Deep down, Real Madrid does not believe in magic. Or, rather, it does not only believe in magic. It might have spent much of the last three months apparently touched by some golden light, its run to the Champions League final a dream of stirring comebacks and insurmountable odds and impossible triumphs.
Those triumphs, against Paris St.-Germain and Chelsea and Manchester City, might have seemed to prove that ultimate victory in this competition is Real Madrid’s irrevocable destiny, that it is driven by some elemental, unstoppable force, one that defies rational explanation and brooks no resistance.
After the curtain had been lifted and the veil drawn, though, when reality’s cold light poured in, there was no magic at all. There was, instead, just a plan: a painstakingly crafted and expertly executed plan that ended, as it always seemed like it would, with Real Madrid lifting yet another European Cup.
That, in a sense, was the twist: There was no twist. Real Madrid beat Liverpool, 1-0, on Saturday in Paris with a performance of ruthless efficiency, of meticulous organization, of clinical obduracy. To do so, it required not only a single goal, scored by Vinícius Junior, but really only a single attack, a single move, a single chance.
It leaned, it is true, reasonably heavily on its goalkeeper, Thibaut Courtois, in those fleeting moments when Liverpool — another team in possession of a very particular sense of its own destiny — seemed to be gathering a head of steam. But it is one of soccer’s most cherished misapprehensions that having a good goalkeeper is just another form of luck.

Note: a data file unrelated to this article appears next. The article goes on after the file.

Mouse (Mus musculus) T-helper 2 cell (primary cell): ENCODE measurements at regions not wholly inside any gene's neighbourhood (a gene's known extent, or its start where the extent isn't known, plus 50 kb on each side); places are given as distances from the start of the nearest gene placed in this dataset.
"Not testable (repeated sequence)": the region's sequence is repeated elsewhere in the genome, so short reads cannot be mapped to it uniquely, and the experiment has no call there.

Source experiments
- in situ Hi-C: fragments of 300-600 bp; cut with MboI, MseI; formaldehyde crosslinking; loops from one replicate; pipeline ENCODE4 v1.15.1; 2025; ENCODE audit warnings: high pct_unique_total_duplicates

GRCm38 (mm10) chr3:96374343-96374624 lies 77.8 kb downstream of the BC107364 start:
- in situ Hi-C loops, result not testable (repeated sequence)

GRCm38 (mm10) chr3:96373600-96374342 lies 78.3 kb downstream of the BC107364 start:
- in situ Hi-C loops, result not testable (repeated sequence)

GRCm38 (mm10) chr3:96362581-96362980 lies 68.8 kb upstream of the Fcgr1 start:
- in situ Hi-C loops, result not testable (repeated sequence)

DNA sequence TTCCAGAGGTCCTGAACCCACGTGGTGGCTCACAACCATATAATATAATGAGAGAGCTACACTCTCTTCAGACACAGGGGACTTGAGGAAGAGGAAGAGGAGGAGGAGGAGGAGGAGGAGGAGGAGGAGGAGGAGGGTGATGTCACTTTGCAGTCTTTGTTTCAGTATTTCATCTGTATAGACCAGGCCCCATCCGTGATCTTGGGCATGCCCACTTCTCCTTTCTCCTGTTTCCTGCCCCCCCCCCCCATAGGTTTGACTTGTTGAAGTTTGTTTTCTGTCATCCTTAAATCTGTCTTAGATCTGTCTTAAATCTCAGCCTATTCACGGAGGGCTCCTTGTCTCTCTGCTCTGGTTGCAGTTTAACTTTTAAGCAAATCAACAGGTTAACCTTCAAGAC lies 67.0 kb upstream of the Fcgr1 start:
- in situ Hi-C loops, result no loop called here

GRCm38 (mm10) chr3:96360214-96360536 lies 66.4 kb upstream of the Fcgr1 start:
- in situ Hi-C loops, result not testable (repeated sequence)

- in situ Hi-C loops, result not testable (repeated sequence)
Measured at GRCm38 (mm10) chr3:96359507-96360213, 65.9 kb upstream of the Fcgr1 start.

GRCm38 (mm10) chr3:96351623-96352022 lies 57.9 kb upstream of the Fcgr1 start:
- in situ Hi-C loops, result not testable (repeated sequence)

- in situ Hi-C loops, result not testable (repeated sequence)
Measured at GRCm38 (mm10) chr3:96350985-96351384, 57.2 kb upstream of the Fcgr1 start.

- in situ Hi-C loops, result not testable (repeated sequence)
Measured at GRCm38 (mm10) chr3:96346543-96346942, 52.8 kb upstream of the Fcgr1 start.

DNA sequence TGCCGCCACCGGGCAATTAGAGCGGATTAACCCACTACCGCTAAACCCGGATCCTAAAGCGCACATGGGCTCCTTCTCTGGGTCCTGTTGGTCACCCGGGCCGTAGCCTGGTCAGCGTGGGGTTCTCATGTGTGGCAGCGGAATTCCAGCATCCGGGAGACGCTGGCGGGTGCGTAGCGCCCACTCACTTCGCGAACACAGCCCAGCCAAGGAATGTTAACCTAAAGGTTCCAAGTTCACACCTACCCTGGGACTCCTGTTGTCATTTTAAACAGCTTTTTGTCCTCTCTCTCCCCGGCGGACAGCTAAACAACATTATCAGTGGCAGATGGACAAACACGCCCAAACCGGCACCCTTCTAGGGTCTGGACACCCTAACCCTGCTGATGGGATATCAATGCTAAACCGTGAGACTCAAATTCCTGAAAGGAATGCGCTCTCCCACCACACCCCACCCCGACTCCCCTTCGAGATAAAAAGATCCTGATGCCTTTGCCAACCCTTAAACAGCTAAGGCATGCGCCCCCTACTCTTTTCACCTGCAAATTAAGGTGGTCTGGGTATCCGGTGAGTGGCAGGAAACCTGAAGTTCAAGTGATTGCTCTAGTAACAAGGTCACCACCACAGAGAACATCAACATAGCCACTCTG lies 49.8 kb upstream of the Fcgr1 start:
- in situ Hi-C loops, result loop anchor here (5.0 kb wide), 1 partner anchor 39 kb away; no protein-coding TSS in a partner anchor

They are part of the team, too, after all; to beat Real Madrid, it is necessary to beat Courtois, and the reason the former is so difficult is because the latter, at times, appears to skirt the impossible. Real Madrid could risk absorbing pressure, conceding chances, safe in the knowledge that Courtois is a redoubtable last line of defense.
Even he, though, found his role diminishing as the game wore on. Those last few minutes, as Real Madrid waited impatiently to claim its glory, did not build to some deafening climax. Instead, if anything, the game ambled gently to a close. There were some substitutions. Liverpool committed some injudicious and unnecessary fouls. Real dawdled over some free kicks. The whistle blew. The trophy was presented. Everyone went home.
It felt, in truth, like something of a non sequitur: Not only because Real Madrid has spent the spring finding ever more improbable ways to win games, but because that sort of drama is now an essential ingredient in this competition.
Breathless fervor, something bordering on persistent mayhem, has become the hallmark of the modern Champions League. It is what has helped turn it, for all the enduring concerns over its domination by a tiny cabal of clubs from a small group of countries, into such a consistently compelling spectacle. No victory is ever secure. No game is ever over. Nothing is ever certain. That is what makes it so compelling.